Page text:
I first read this poem a few weeks ago when it appeared on the Academy of American Poets website and I've been thinking about it ever since. In this short piece, the speaker is clearly seen as "other," albeit Michelle Obama other. How can one not be charmed to be compared to the most outstanding First Lady of our lifetime?

Although it is unstated, we can assume that the compliment comes from a white man who is perhaps "interested" in the speaker ("all night he catches sight of me") and that the speaker is a black woman.

Just past the center of the poem comes the line, that for me, the entire piece pivots on: You’re working your muscles to the point of failure. The muscles of the speaker's forced smile meet the physical muscle work of the First Lady's weight training. In both cases, the work of the day is to make body and mind unassailable - to become stronger by hovering in the place of hurt and pain.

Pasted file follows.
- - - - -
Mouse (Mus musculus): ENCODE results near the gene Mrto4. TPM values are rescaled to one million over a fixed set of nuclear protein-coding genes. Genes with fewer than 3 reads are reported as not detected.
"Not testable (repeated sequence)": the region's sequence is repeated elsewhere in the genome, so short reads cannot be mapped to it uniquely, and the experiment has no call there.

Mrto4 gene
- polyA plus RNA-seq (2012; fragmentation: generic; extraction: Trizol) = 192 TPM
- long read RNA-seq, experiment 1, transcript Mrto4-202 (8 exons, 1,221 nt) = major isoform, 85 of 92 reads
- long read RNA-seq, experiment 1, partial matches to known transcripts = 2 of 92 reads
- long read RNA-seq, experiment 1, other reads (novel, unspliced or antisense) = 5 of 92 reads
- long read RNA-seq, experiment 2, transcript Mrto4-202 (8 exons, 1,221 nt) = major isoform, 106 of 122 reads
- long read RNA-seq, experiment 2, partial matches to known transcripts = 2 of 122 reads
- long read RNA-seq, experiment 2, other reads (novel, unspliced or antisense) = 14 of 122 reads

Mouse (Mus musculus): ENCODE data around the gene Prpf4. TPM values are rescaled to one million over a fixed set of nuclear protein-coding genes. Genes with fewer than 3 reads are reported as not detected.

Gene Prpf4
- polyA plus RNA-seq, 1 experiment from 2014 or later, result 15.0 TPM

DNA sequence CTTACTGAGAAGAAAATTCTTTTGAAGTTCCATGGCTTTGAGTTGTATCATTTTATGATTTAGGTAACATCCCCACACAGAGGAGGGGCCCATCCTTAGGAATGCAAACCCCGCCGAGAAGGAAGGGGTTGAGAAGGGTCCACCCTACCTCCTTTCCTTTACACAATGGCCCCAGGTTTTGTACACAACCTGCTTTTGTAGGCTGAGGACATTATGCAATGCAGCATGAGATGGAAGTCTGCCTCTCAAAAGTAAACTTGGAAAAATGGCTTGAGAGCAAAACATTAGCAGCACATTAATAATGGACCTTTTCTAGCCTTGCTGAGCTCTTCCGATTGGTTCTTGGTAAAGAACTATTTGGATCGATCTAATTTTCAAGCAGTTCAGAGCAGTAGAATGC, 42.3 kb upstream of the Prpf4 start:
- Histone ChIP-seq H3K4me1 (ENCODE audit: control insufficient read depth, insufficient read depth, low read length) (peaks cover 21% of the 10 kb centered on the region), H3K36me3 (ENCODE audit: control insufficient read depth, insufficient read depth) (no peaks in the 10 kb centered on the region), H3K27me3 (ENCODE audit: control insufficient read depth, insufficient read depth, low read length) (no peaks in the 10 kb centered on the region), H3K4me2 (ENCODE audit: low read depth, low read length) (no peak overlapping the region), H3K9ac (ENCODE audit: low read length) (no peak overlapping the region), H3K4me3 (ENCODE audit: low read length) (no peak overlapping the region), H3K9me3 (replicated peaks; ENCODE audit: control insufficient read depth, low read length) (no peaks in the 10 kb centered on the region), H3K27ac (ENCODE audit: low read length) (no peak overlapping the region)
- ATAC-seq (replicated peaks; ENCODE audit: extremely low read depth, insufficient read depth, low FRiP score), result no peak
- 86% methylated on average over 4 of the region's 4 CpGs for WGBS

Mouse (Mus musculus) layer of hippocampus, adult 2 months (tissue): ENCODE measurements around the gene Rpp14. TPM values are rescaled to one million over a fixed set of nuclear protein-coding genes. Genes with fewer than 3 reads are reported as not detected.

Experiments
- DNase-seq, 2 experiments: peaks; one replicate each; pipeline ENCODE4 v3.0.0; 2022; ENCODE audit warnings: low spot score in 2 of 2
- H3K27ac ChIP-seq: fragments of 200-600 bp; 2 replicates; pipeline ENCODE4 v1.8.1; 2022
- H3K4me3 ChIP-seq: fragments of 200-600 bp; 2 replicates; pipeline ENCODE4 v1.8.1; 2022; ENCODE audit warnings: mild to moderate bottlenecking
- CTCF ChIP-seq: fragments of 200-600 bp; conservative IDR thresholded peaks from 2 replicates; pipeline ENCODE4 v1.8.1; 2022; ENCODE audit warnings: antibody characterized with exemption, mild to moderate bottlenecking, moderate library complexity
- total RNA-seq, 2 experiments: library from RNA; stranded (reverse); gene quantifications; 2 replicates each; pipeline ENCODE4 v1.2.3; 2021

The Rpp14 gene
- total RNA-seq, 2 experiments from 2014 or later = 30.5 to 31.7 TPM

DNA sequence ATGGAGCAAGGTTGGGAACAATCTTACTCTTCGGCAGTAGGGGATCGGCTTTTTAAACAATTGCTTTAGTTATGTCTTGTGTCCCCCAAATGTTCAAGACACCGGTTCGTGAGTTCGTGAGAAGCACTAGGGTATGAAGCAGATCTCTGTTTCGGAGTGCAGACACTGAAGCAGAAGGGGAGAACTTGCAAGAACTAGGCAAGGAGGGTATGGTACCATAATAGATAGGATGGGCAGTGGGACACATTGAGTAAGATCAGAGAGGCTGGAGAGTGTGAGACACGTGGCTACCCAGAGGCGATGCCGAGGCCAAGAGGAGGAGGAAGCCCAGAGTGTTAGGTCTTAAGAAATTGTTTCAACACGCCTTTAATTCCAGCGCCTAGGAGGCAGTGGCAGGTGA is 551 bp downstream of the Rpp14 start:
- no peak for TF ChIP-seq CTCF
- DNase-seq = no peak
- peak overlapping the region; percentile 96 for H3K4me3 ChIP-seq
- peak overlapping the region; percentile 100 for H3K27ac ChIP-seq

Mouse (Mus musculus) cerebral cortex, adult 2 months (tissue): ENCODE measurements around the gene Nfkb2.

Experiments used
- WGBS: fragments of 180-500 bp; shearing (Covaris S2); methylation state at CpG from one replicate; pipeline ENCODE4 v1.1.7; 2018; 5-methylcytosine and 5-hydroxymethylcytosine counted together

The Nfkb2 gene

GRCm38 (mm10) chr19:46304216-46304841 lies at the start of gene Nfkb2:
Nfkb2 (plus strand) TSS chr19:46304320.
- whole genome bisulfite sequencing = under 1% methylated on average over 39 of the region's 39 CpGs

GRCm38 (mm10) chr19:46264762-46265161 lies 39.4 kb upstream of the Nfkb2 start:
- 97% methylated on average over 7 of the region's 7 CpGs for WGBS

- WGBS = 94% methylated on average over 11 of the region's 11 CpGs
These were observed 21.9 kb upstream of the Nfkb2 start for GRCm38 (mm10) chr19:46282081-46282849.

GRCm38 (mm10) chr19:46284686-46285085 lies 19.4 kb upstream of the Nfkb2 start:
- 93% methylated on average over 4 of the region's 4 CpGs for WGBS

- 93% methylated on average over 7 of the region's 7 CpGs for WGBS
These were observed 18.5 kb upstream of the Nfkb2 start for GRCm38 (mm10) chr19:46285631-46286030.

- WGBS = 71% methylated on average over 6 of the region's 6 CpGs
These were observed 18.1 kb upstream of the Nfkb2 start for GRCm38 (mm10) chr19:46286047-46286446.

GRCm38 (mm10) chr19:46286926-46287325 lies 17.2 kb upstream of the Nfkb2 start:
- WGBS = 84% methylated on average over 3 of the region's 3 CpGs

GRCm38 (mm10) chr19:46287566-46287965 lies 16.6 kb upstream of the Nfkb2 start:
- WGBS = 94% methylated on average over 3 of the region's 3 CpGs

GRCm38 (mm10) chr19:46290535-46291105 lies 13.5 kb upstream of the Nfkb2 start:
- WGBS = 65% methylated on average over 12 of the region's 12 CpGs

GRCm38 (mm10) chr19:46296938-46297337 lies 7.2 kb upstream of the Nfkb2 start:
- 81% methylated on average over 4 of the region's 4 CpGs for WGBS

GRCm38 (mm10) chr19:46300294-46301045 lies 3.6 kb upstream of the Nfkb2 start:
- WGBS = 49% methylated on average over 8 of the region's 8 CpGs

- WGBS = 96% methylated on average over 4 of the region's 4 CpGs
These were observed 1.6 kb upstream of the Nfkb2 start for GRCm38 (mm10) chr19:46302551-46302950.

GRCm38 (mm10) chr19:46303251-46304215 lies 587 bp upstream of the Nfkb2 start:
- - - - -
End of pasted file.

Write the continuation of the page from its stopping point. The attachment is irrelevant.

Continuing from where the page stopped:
Many years ago when I first moved to the Eugene, Oregon, from Boston, Massachusetts, I met several people who wanted to tell me about the wonderful Passover Seders they once attended. I remember being genuinely confused as to why everyone wanted to discuss Passover in September? It took me a long while before I realized that this was how these well meaning Oregonians were trying to tell me they were okay with my Jewishness. That they, too, had eaten matzo.